U.S. researchers say they’ve pinpointed individual spud plants infected with potato virus Y (PVY) with 90 per cent accuracy, using hyperspectral cameras mounted on drones. Donna Delparte, an assistant professor of geosciences at Idaho State University, and graduate student Mike Griffel have successfully tested a “computer-learning” algorithm they developed to tease out PVY from spectral imaging “background noise,” such as field variability and unrelated crop stress. “Our premise was to look at all of these wavelengths of light the human eye can’t see and look for differences between healthy plants and plants infected with PVY,” Griffel said, adding their images had leaf-scale resolution. Griffel said the project detected disease well before potato crops reached the row-closure stage, far earlier than people can spot symptoms of PVY by scouting fields. To develop their algorithm, they compiled crop data in fields over three seasons, ending in 2016. The researchers first analyzed fields from the ground with a high-tech camera capable of recording 100 bands of the light spectrum. After studying the images, they selected the 15 most useful bands for identifying PVY based on its unique light reflection. Delparte programmed more basic hyperspectral cameras mounted on drones to detect those bands while surveying the same potato fields from the air. They developed the algorithm based on common spectral signatures among sick plants. Their software “learned” to ignore field variability based on comparisons of sick plant signatures with signatures reflected from adjacent healthy plants. Griffel envisions the technology will eventually enable drones to text GPS coordinates of sick plants to field agronomists, or direct drones to spray and kill sick plants upon detection.
Lack of Seed Potatoes May Reduce Area Growth in Northwestern Europe
A lack of seed potatoes might reduce the growth of next year’s potato area for processing potatoes and contracts. According to the North-Western European Potato Growers (NEPG), the expected growth of next year’s potato area might be less than previously estimated. In the Netherlands, Belgium, Germany and France there is a serious lack of seed potatoes to grow processing potatoes. The United Kingdom is the only NEPG member not suffering from this shortage. At the same time, the processors have again extended their processing capacity to between 700,000 and 800,000 tonnes, and contract prices have gained 20 to 30 Euro/1000 kg for the earlies (delivery mid-July) and between 10 and 15 Euro/1000 kg for the main crop varieties. Growers and processors are searching for alternatives like very small seeds (25- 28mm), seed cutting, and the use of alternative new varieties or dual-purpose potatoes from the starch growers. New, lesser-known varieties such as Bintje, and the revival of some varieties such as Asterix and Desiree, will be planted. Growers have to manage the risks carefully, according to the NEPG, to keep the quality at the desired high level. Most of the processing variety seeds are in the hands of the processors. This gives them the opportunity to let farmers sign contracts where the growers have to deliver the contracted potatoes back. According to the NEPG, a harvest volume is mainly based upon the final yields per hectare and not upon the number of hectares. If next year’s yields are of average levels, there will be enough potatoes available for last year’s planted area.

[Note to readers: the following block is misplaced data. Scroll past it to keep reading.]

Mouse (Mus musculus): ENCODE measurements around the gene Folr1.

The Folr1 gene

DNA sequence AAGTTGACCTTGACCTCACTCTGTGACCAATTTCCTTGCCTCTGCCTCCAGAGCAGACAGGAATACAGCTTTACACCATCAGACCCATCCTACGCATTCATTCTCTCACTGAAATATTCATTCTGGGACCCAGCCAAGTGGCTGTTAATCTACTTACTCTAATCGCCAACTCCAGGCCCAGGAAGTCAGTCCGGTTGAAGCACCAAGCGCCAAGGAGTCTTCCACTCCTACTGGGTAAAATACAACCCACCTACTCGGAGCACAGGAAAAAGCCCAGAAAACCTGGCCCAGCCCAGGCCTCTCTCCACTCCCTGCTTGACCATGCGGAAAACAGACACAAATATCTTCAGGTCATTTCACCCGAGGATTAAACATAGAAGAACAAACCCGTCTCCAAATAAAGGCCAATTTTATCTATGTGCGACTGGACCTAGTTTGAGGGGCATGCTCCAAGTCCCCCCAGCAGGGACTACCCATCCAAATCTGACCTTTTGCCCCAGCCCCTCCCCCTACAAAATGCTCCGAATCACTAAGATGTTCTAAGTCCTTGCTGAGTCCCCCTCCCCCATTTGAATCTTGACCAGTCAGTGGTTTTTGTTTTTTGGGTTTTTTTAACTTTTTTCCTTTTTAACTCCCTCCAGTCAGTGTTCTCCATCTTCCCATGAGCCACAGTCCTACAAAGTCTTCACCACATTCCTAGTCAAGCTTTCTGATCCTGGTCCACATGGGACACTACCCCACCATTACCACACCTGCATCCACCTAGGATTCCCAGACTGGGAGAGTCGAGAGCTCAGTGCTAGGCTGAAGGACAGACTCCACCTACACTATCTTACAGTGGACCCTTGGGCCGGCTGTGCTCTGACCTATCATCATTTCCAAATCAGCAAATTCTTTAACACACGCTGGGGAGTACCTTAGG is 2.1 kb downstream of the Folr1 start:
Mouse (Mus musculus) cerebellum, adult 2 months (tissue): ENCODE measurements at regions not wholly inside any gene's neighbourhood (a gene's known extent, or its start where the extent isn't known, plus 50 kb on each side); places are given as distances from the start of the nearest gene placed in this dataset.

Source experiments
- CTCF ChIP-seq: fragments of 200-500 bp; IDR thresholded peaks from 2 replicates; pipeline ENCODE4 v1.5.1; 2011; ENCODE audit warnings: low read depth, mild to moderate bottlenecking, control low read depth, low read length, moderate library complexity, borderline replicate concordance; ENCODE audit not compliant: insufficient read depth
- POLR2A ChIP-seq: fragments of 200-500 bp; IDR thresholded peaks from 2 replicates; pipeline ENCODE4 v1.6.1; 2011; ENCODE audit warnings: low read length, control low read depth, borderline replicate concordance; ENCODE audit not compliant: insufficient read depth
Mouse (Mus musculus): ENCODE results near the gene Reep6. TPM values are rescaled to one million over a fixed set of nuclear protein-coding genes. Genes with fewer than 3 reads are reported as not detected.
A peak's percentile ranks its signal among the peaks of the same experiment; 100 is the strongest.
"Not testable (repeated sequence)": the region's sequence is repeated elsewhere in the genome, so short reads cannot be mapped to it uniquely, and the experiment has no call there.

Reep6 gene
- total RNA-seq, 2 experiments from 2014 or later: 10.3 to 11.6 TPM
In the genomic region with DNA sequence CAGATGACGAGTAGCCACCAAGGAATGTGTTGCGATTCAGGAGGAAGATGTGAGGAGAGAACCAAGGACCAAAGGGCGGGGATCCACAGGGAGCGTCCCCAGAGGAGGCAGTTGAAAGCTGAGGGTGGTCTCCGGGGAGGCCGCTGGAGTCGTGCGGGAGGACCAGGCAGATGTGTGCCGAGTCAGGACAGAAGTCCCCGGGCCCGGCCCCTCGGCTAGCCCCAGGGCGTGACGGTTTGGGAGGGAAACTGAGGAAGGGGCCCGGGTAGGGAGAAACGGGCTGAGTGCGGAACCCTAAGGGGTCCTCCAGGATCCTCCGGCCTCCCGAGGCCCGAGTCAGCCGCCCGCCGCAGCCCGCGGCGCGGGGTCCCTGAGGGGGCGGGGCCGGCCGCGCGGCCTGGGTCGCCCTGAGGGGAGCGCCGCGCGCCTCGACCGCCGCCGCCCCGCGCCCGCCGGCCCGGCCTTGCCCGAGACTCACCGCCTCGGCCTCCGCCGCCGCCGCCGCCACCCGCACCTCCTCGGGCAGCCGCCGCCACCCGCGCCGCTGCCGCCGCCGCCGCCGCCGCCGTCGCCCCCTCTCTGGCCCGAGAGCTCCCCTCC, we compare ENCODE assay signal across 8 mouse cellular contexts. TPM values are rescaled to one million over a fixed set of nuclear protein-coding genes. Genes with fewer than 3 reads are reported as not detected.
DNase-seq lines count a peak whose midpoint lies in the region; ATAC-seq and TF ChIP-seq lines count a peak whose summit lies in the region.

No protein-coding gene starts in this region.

U.S. Exports of Frozen and Fresh Potatoes Grows
U.S. exports of frozen and fresh potatoes continued to grow in December while dehydrated exports were still down but by a lesser degree. The strong dollar continues to be an issue, but tight exportable supplies are also having an impact on future sales. Frozen export volume increased 22 per cent in December and is up six per cent for the first six months of the marketing year. Exports for the month were up 27 per cent to Japan, 30 per cent to Taiwan and 59 per cent to Central America. Exports to China and Mexico continued to slip, down 21 per cent and two per cent respectively for December. Exports of dehydrated potatoes declined 20 per cent in December and are down 21 per cent for the marketing year to date. December exports to Japan were down 37 per cent, to the Philippines down 70 per cent and to Mexico down 14 per cent. Canada is up 10 per cent for the month, but is still down six per cent for the year. Exports of fresh potatoes, both chip-stock and table-stock, increased 16 per cent in December and are up 26 per cent for the marketing year. Exports for December to Canada were up 26 per cent, with a 47 per cent increase to Central America, 116 per cent to Taiwan and 10 per cent to the Philippines. With the early opening of the Japan shipping window in December, the U.S. exported 5,560 MT of additional chipping potatoes there. Exports to Mexico continues to decline, down 10 per cent for December, with Korea down 49 per cent and Malaysia down 17 per cent.